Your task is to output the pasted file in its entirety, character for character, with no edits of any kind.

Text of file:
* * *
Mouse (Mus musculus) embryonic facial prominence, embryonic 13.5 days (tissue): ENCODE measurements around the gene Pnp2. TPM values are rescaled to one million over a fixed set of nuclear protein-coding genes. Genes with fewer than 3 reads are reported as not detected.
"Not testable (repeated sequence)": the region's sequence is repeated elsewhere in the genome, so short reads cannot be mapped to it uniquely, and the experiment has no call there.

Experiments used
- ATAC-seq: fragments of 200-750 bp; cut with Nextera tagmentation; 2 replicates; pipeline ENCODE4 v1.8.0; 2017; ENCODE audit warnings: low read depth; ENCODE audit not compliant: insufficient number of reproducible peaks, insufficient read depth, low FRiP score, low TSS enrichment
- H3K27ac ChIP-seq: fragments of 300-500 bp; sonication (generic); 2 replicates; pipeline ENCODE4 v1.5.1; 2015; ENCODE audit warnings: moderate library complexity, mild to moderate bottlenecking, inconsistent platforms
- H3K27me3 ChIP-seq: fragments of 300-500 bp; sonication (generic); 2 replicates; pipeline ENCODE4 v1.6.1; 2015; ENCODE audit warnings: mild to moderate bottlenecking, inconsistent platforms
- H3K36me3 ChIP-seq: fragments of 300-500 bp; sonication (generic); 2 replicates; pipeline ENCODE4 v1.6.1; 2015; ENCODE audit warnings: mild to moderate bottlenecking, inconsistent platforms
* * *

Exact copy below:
Mouse (Mus musculus) embryonic facial prominence, embryonic 13.5 days (tissue): ENCODE measurements around the gene Pnp2. TPM values are rescaled to one million over a fixed set of nuclear protein-coding genes. Genes with fewer than 3 reads are reported as not detected.
"Not testable (repeated sequence)": the region's sequence is repeated elsewhere in the genome, so short reads cannot be mapped to it uniquely, and the experiment has no call there.

Experiments used
- ATAC-seq: fragments of 200-750 bp; cut with Nextera tagmentation; 2 replicates; pipeline ENCODE4 v1.8.0; 2017; ENCODE audit warnings: low read depth; ENCODE audit not compliant: insufficient number of reproducible peaks, insufficient read depth, low FRiP score, low TSS enrichment
- H3K27ac ChIP-seq: fragments of 300-500 bp; sonication (generic); 2 replicates; pipeline ENCODE4 v1.5.1; 2015; ENCODE audit warnings: moderate library complexity, mild to moderate bottlenecking, inconsistent platforms
- H3K27me3 ChIP-seq: fragments of 300-500 bp; sonication (generic); 2 replicates; pipeline ENCODE4 v1.6.1; 2015; ENCODE audit warnings: mild to moderate bottlenecking, inconsistent platforms
- H3K36me3 ChIP-seq: fragments of 300-500 bp; sonication (generic); 2 replicates; pipeline ENCODE4 v1.6.1; 2015; ENCODE audit warnings: mild to moderate bottlenecking, inconsistent platforms